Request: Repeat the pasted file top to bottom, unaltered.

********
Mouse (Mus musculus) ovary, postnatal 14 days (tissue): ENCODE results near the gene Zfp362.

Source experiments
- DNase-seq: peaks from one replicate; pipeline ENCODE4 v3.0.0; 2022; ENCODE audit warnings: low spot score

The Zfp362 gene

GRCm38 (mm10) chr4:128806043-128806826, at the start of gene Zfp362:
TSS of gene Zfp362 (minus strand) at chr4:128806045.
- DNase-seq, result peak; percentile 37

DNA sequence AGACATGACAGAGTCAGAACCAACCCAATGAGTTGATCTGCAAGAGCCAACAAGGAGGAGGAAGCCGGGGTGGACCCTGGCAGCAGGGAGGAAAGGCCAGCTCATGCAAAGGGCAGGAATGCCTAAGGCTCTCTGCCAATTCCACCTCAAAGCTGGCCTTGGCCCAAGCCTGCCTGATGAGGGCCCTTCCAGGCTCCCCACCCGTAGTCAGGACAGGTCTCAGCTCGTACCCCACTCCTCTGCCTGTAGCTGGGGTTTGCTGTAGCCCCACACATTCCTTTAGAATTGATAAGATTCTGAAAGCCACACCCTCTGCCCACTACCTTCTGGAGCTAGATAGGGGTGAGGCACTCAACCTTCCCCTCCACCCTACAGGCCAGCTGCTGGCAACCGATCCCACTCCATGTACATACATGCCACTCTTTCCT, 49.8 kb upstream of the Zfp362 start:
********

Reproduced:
Mouse (Mus musculus) ovary, postnatal 14 days (tissue): ENCODE results near the gene Zfp362.

Source experiments
- DNase-seq: peaks from one replicate; pipeline ENCODE4 v3.0.0; 2022; ENCODE audit warnings: low spot score

The Zfp362 gene

GRCm38 (mm10) chr4:128806043-128806826, at the start of gene Zfp362:
TSS of gene Zfp362 (minus strand) at chr4:128806045.
- DNase-seq, result peak; percentile 37

DNA sequence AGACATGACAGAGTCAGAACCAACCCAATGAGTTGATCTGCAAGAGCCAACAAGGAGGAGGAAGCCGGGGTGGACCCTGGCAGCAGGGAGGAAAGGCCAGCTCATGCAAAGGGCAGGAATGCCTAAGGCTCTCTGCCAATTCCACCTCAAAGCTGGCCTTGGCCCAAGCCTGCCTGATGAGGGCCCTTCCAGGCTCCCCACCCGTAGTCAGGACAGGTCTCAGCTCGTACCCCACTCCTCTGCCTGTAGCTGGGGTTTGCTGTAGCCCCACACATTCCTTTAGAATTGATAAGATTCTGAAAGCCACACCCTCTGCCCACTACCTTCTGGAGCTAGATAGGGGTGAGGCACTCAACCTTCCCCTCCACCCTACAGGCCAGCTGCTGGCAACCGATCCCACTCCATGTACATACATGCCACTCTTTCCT, 49.8 kb upstream of the Zfp362 start: